The Federation's mission is to improve the lives of vulnerable people by mobilizing the power of humanity. It is the world's largest humanitarian organization and its millions of volunteers are active in 185 countries.
Period covered by this update: 30 November 2006 to 15 January 2007.
History of this Disaster Relief Emergency Fund (DREF)-funded operation:
- CHF 69,509 (USD 55,607 or EUR 43,716) allocated from the Federations DREF on 27 November 2006 to respond to the needs of this operation, or to replenish disaster preparedness stocks distributed to the affected population.
- This operation is expected to be implemented over 2 months, and will be completed by 27 January 2007; a Final Report will be made available three months after the end of the operation by 27 April, 2007. Un-earmarked funds to repay DREF are encouraged.
The International Federation undertakes activities that are aligned with its Global Agenda, which sets out four broad goals to meet the Federation's mission to "improve the lives of vulnerable people by mobilizing the power of humanity".
Global Agenda Goals:
Reduce the numbers of deaths, injuries and impact from disasters.
Reduce the number of deaths, illnesses and impact from diseases and public health emergencies.
Increase local community, civil society and Red Cross Red Crescent capacity to address the most urgent situations of vulnerability.
Reduce intolerance, discrimination and social exclusion and promote respect for diversity and human dignity.
Background and current situation
Unexpected severe and long-lasting rains were reported since 11 November in the eastern part of the province of Panama (Panama East) causing significant flooding in the districts of Pacora and Chepo. The heavy rains further affected some areas that were still recovering from bad weather and subsequent damages at the end of October 2006.
The unstable weather conditions continued and on 19 November – worsened by a cold front – brought heavier rains to regions that were already saturated with water, causing even more flooding. On 23 November, a National State of Emergency was declared due to floods in the province of Colón (Costa Abajo and Costa Arriba), the Kuna Yala indigenous region, the north of the province of Coclé and the North, West and East of the province of Panama. The total number of affected people significantly increased since assessments were finalized. It is estimated that 11 people died, one person is still missing and more than 4,800 families (24,000 people) were directly affected by these floods. More than 799 homes were damaged – of which more than 247 were completely destroyed. At least 1,253 people were evacuated to temporary shelters.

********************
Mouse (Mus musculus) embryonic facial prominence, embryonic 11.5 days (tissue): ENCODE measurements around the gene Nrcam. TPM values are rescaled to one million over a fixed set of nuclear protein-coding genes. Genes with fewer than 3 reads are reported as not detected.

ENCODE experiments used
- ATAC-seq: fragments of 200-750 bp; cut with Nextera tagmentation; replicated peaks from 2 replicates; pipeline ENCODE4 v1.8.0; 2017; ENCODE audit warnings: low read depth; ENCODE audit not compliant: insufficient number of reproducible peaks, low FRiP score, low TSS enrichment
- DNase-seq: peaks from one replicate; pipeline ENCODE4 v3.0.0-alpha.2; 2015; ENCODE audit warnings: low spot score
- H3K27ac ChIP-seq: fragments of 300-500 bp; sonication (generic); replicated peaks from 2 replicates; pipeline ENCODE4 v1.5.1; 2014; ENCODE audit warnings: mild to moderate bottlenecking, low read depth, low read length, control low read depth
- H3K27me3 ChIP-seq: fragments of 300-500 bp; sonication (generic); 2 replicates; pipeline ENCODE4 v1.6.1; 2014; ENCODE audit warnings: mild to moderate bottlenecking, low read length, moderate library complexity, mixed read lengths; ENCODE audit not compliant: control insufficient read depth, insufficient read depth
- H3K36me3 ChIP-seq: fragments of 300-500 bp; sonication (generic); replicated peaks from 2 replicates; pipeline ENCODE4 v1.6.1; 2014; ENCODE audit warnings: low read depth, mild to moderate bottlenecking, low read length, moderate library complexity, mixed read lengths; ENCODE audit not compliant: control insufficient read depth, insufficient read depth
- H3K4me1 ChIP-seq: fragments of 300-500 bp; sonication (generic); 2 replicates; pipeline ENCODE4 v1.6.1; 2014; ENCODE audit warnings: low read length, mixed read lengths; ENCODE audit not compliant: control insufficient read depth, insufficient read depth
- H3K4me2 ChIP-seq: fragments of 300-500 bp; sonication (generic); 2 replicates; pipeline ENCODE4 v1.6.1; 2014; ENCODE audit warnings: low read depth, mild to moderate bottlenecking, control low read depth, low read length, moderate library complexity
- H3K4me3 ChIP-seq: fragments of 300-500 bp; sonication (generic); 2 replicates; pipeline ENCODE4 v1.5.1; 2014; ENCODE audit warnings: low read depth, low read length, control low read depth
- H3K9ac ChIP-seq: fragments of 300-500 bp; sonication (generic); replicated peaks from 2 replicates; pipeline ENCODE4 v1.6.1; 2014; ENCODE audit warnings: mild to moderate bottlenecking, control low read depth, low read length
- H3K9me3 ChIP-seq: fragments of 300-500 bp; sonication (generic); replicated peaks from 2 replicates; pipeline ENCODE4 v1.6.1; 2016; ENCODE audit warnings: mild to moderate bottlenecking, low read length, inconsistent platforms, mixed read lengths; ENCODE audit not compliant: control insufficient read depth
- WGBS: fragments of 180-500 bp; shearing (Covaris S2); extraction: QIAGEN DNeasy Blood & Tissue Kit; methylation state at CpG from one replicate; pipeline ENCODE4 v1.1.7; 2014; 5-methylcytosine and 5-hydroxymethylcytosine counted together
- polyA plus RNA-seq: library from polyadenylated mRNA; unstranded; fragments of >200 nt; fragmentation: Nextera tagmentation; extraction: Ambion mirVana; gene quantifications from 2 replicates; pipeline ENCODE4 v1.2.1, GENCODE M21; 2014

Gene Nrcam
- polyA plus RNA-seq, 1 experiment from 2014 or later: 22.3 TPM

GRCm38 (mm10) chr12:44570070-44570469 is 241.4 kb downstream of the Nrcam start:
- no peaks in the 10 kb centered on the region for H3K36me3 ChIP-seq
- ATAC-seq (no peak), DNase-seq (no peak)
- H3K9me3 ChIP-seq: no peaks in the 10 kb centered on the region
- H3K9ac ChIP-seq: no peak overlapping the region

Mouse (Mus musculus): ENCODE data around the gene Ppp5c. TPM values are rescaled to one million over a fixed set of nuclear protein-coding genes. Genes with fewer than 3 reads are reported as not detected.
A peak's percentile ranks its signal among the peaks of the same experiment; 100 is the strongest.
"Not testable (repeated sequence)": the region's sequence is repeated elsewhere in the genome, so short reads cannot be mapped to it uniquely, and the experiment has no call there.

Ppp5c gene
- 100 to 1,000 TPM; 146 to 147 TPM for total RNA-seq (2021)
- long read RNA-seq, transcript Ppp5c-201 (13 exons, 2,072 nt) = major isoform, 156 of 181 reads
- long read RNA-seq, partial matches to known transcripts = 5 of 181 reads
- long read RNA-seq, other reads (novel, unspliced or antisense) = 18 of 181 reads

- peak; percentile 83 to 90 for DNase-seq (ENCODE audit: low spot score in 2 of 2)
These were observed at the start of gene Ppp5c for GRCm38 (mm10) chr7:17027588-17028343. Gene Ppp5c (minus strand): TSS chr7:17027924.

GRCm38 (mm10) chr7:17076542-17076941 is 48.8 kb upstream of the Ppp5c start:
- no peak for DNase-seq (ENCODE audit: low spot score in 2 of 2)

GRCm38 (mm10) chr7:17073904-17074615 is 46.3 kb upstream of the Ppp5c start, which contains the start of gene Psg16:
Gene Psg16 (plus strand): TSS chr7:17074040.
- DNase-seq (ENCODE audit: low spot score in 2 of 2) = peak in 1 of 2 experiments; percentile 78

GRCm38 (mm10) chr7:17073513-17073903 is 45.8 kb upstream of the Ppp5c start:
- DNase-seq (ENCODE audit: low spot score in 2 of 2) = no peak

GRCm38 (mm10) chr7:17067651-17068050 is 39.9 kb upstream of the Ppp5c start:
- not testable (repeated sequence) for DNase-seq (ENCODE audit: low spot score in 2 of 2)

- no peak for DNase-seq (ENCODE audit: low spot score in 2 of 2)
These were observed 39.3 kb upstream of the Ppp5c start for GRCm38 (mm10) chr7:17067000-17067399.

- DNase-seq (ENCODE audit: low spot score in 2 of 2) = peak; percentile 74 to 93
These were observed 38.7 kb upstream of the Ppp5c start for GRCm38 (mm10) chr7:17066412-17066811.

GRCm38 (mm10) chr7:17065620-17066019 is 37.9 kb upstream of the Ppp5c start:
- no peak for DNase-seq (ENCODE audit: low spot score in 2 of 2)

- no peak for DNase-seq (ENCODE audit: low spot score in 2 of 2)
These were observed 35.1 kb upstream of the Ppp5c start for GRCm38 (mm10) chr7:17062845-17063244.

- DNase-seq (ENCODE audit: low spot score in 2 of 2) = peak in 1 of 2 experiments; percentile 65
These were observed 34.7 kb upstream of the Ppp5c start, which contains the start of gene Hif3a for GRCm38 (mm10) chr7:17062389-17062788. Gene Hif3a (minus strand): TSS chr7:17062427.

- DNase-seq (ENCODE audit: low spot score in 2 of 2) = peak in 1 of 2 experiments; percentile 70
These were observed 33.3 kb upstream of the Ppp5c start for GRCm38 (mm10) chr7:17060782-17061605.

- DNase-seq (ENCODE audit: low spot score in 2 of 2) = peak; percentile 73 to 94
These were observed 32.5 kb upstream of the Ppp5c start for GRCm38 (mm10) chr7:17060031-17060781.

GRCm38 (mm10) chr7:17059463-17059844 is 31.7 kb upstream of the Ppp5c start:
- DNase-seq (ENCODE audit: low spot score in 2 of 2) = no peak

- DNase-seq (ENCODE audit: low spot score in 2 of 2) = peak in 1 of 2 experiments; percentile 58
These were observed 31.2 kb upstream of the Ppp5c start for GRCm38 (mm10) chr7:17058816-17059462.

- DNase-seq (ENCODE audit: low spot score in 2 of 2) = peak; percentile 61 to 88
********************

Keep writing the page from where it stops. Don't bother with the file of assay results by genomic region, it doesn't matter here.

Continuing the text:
The Red Cross Society of Panama has been involved in this emergency in the provinces of Colón, Coclé and Panama.
In the province of Colón, floods were reported in several communities of Costa Arriba and Costa Abajo causing severe damage to houses, schools, health centres, and infrastructure (inaccessible roads and destroyed bridges). The capital of the province underwent similar floods and strong winds, although not on the same scale as in Costa Arriba and Costa Abajo. More than 2,900 families were affected in this province and part of the population had to be evacuated to temporary shelters.
In the province of Coclé, the severe rains mainly affected the Atlantic coast, as well as Coclé Norte and Coclesito. The overflowing rivers, along with landslides and destruction of the basic infrastructure (destroyed bridges and highways), caused difficulties in accessing the area around the mountain. In the province of Coclé it was estimated that more than 1,160 families were affected.
In the province of Panama, the heavy rains severely affected the western part of the province. Landslides as a result of the flooding caused natural dikes, which worsened the problems with the increased water levels. In this province, more than 740 families were affected by the floods and landslides. The flooding caused severe damages to houses, schools and infrastructure, as well as to the water supply system of the districts of Arraiján, Chorrera and Capira. Due to the strong winds the Red Cross volunteers experienced some difficulties with the search, rescue and evacuation activities. Significant flooding in the eastern part of the province of Panama in the districts of Pacora and Chepo has affected over 50 families.
The dry season has set in and water levels have considerably receded, which has allowed villagers to gradually return to their normal lives and seasonal activities. An inter-institutional commission has been formed by the Ministry of Housing (Ministerio de Vivienda), the Ministry of Education (Ministerio de Educación) and Ministry of Public Works (Ministerio of Obras Públicas) in order to accelerate the rehabilitation phase in terms of repairing schools, houses, public infrastructure, etc.